“Luxury is absolutely a possibility.” How I broke through my $60K revenue barrier
In 2013, Sylvie McCracken made the decision to start a blog called Hollywood Homestead, a health blog aimed at helping readers with digestive issues, such as SIBO and IBS.
“I took it very, very seriously from day one,” said Sylvie, who lives in Ashland, Oregon, with her family.
Five years later, Hollywood Homestead is consistently clearing $100K in profit, thanks to a sturdy foundation of health info-products that readers can purchase for between $9.99 and $24.97. (Her two most popular e-books, The SIBO Solution and The Gelatin Secret, convert at a rate of 13% and 19% from the 70K to 110K visitors that come to her site every month.)
In 2017, Hollywood Homestead made $282,510.48. And through the end of June in 2018, her blog has already pulled in $185,665.81. It’s worth noting that most of this is passive income.
When she started Hollywood Homestead she never dreamed the blog would replace her day job’s six-figure salary. Instead, she just wanted the blog to get to $60,000. If she could just make $60,000 with her blog, she thought, she could live a simpler life somewhere else.
But that humble $60K goal came back to beset Sylvie, and for a while, was one of the reasons she couldn’t seem to grow her business beyond it.
The stories you tell yourself may be holding you back
It took Sylvie a year to reach that $60K benchmark.
Hollywood Homestead is built around Sylvie’s own e-books, along with income from affiliate partnerships (from Amazon) and ad revenue. This business model works for her because it hinges on getting loads of monthly traffic and then converting them via info-products. Right now her site hovers around 110K visitors on a good month.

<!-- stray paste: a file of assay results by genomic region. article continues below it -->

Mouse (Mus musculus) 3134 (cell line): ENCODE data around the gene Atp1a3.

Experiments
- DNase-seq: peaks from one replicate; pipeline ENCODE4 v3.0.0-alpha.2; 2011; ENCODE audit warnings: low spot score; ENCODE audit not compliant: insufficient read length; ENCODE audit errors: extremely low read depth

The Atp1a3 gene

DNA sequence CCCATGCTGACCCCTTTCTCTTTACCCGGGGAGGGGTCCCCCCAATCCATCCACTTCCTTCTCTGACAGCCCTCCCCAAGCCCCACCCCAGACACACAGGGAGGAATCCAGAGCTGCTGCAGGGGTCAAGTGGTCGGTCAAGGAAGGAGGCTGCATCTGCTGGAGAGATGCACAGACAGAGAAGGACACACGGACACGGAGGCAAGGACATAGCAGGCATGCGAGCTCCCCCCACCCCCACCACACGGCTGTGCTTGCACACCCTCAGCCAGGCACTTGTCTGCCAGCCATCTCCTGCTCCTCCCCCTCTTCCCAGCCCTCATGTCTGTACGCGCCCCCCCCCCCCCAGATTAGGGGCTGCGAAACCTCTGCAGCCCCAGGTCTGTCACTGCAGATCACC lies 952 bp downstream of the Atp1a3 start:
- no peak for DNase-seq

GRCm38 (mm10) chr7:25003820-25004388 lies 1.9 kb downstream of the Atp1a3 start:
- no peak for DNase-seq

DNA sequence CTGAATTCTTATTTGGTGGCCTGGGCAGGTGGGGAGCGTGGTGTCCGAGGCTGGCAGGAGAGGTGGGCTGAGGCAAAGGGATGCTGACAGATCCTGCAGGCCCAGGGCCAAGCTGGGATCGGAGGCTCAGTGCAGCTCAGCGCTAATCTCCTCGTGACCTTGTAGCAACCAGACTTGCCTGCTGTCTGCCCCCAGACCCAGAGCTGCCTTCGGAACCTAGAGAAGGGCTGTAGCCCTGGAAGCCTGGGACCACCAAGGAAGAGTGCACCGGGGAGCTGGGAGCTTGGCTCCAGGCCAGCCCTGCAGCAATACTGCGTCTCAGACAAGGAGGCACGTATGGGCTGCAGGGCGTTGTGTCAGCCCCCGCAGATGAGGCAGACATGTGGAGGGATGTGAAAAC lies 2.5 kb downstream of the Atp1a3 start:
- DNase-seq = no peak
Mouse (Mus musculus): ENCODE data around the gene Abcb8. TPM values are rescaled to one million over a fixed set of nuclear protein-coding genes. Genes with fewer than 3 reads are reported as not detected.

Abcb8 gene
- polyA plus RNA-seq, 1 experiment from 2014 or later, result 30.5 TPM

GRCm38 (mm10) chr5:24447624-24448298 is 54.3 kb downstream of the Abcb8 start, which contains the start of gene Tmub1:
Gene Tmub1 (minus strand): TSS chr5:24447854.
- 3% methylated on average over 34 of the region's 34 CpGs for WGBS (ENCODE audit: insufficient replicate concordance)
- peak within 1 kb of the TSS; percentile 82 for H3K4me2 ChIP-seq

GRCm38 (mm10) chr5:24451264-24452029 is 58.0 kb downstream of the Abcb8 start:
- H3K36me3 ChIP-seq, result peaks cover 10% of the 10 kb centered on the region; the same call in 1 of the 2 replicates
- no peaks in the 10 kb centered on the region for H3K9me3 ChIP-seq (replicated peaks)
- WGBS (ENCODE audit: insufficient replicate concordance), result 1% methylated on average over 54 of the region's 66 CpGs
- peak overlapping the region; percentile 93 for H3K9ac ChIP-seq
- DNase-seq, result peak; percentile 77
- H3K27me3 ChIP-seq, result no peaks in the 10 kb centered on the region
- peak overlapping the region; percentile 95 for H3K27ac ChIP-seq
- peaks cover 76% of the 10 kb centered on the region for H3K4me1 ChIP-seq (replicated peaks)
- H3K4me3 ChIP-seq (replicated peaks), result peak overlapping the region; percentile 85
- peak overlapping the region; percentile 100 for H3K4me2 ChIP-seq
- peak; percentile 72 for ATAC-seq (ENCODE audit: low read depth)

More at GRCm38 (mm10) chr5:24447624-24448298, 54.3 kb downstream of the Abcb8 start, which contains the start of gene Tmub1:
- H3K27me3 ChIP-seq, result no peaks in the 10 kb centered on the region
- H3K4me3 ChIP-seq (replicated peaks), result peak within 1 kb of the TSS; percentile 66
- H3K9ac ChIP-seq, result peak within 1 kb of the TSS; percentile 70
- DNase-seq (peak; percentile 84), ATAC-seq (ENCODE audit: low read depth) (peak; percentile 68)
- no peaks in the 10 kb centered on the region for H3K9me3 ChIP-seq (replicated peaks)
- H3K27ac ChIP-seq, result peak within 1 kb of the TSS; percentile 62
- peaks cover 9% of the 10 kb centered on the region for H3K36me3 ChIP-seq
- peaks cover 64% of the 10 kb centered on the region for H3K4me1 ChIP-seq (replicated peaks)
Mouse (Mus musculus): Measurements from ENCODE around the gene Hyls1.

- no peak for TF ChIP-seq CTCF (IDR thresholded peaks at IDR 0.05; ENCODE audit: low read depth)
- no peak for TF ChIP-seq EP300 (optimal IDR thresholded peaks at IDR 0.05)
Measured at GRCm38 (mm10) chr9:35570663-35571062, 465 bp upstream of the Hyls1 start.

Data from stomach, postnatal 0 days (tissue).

GrowthLab CEO Ramit Sethi gives you his best advice on growing your blog’s traffic.
To grow her traffic when she was just a newcomer to the blogging space and had barely any visitors, she’d spend at least 20 minutes of her time nightly in health-related Facebook groups, genuinely helping and nurturing relationships with other bloggers.
Over time many of these same people she helped eventually would allow her to guest post or became affiliates that helped promote her first e-book (which is no longer available) and helped build up her audience.
One time, she recounted in particular, there was an affiliate with a large list that had promoted one of her e-books, The Gelatin Secret. She remembered counting the sales within a two-hour span: sales were pouring in at an equivalent of $1,000 per hour — significantly more money than she made in her day job. That was a huge moment for her that signaled, “Yes, this is actually working!”
“I’ve always been a sort of How to Win Friends and Influence People kind of person, and [building relationships] was a humongous accelerator for me with no traffic of my own. So to have someone with 10x or 20x the traffic share something, let me guest post, or become an affiliate … Building those affiliate relationships early and often was absolutely paramount or it probably would’ve taken me a lot longer to grow,” said Sylvie.
Then she started to struggle to move beyond $60K.
“When I first made that $60K, it was mostly profit. As we started growing, what I noticed was that my process stayed at that $60K mark for a lot longer than it needed to,” said Sylvie.
It was strange. Her costs did go up, but looking in hindsight, she felt she had been caught up in investing in a bunch of things she didn’t need. It’s what some would call “shiny object syndrome,” where you think the newest and latest software, widget, tool, and doodad will automatically help you grow.